Recommendations for the control of insects on shade grown tobacco for the ... season
Full Citation
Permanent Link: http://ufdc.ufl.edu/UF00072557/00005
 Material Information
Title: Recommendations for the control of insects on shade grown tobacco for the ... season
Series Title: NFES mimeo rpt
Physical Description: v. : ; 28 cm.
Language: English
Creator: North Florida Experiment Station
Publisher: North Florida Experiment Station.
Place of Publication: Quincy Fla
Creation Date: 1959
Frequency: annual
Subjects / Keywords: Tobacco -- Diseases and pests -- Control -- Periodicals -- Florida   ( lcsh )
Genre: government publication (state, provincial, terriorial, dependent)   ( marcgt )
serial   ( sobekcm )
General Note: Description based on: 1954; title from caption.
General Note: Latest issue consulted: 1965.
 Record Information
Source Institution: University of Florida
Rights Management: All rights reserved by the source institution and holding location.
Resource Identifier: oclc - 76789245
lccn - 2006229112
System ID: UF00072557:00005

Full Text


January 1, 1959 ; \

NFES Mimeo Rpt. 59-2 -


By William B. Tappan, Assistant Entomologist

The control of insects attacking shade grown tobacco, in the large part,
remains essentially the same as during recent years. However, the appearance of
new insect pests, the availability of safer or more effective materials, and the
development of more efficient and safer methods of control may bring about some
changes in recommendations in the future.

Diluents.--Experiments conducted with Fasco and Niagara diluents the
past six seasons have indicated that these materials are as safe and effective to
use as tobacco diluent. Their use will depend upon grower preference.

Observations in 1957 and 1958 showed that commercial insecticide formu-
lations containing any one of the three diluents caused some degree of plant injury
in the field. Recent greenhouse tests showed that either the diluents alone or in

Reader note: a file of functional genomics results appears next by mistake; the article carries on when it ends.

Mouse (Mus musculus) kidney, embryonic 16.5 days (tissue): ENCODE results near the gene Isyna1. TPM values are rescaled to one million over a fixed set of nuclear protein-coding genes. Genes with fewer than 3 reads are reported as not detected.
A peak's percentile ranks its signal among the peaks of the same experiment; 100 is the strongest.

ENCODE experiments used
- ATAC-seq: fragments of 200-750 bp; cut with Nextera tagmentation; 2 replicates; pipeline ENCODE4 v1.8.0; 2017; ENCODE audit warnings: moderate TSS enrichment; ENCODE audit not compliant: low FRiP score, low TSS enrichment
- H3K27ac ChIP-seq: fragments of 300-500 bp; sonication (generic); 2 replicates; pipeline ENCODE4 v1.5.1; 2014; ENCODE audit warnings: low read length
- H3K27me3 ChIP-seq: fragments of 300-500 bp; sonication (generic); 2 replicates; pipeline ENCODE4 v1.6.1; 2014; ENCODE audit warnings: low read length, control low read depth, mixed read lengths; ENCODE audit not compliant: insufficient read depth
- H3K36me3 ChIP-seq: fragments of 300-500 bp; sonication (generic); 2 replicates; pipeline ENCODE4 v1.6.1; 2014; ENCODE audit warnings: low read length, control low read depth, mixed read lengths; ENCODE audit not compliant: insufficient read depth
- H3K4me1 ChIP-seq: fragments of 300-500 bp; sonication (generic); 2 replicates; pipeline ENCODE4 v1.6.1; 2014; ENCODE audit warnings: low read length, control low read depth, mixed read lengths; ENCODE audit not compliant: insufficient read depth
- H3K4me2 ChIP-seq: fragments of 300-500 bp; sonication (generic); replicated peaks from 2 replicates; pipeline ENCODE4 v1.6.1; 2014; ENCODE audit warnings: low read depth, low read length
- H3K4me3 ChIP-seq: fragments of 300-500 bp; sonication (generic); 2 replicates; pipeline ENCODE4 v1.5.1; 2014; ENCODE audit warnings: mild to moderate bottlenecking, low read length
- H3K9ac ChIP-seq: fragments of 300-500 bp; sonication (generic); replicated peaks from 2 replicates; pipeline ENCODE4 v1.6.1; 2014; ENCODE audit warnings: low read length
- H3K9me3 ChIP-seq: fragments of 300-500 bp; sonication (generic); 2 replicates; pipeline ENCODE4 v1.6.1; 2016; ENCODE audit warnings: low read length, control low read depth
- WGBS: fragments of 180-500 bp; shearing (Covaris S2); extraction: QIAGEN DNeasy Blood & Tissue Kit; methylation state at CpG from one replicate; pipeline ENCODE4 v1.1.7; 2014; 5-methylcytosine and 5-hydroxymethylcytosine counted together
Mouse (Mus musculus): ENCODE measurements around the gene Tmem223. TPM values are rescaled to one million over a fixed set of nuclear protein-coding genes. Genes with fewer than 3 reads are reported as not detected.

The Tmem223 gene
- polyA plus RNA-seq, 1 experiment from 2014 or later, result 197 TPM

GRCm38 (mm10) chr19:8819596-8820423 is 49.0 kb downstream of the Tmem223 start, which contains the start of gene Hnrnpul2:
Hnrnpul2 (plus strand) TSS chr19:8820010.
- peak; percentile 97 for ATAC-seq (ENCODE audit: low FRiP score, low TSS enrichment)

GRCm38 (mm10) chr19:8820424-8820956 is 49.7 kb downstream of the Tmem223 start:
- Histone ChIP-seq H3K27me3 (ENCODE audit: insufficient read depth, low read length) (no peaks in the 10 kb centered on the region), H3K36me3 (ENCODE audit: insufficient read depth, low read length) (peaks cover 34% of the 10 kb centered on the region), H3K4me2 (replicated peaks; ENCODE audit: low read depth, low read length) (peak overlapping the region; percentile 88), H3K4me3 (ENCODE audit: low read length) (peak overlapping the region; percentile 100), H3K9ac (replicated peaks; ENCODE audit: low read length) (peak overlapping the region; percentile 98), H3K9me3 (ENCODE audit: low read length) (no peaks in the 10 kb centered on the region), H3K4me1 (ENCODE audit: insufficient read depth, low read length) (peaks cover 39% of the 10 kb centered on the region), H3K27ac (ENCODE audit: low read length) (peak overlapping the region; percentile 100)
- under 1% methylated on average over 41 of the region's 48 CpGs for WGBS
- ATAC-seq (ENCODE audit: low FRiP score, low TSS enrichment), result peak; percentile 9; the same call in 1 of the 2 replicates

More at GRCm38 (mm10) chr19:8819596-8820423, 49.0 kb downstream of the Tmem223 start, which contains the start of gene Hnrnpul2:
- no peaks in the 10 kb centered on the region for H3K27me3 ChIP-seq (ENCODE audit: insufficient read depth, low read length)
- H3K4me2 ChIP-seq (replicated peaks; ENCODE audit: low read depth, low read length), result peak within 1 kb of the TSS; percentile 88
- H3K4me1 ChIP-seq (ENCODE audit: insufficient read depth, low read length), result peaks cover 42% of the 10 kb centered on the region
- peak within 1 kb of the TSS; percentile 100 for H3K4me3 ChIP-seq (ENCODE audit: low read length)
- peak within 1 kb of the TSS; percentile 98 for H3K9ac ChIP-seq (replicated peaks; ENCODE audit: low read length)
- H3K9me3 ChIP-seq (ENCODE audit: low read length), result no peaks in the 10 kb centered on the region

combination with insecticides would injure the tobacco foliage. Conditions
necessary for injury were (1) wet foliage and (2) dust gun discharge nozzle held
at a distance not greater than 3.5 inches from the plant. Caution: Do not dust
plants while they are wet. and do hold dust gun so that discharge nozzle is at
least one foot from plants.

Malathion.--This material is chemically similar to parathion but is much
less toxic to humans. A 5% malathion dust gives good control of aphids under shade
conditions. Any grower who is concerned about the safety of parathion should give
malathion serious thought as a substitute aphicide.

Endrin.--This material as a 2% dust has been highly effective against
hornworms. Taste tests of cigars prepared from endrin treated wrappers have been
satisfactory in all cases where it has been used at the 2% level or below. It is
also effective on loopers and budworms (based on five seasons' work) and is reported
as being very effective on grasshoppers elsewhere. The residual effect of endrin
is comparable to DDT and TDE. Any grower who has not been getting satisfactory
results with DDT or TDE may wish to use 1% or 2% endrin as a substitute.

Endrin in combination with parathion forms a very potent insecticide
formulation. Five years' work with the combination in the Quincy area has not shown
any evidence of plant injury. There have been some reports of plant injury else-
where. Should the grower decide to use the combination insecticide (endrin plus
parathion) he should bear in mind that these two materials are highly toxic to
warm blooded animals. All precautions that appear on the label should be read
carefully and followed precisely.

Sevin.--This material as a 10% dust has been highly effective against
hornworms for the past two years. It has also shown promise against budworms and
loopers. Sevin apparently gives a high degree of initial kill of hornworm larvae,
and parallels endrin with respect to hornworm control. Taste tests of cigars
prepared from Sevin treated wrappers have shown no off-flavor. There has been no
appreciable amount of plant injury resulting from applications in the plant bed or

Mimeo Rpt. 59-2 Cont'd.

Thiodan.--This is a newly dvoloped insecticide which is much less toxic
to warm blooded animals than is either endrin or parathion. Work with the compound
for the past three years has shown it to be comparable to parathion for aphid con-
trol and endrin for budworm, hornworm, and looper control. However, thorough
coverage of the plant is essential to effective control. Plant injury tests have
been negative to date. Cigar taste tests have shown no off-flavor from thiodan
treated wrappers.


A tightly covered plant bed and shade, with close-fitting gates kept
closed as much as possible, is partially effective in preventing insect infesta-
tions on shade tobacco. The location of gardens should be as far removed from
tobacco shades as possible. Green plants (cover crop, weeds, etc.) should be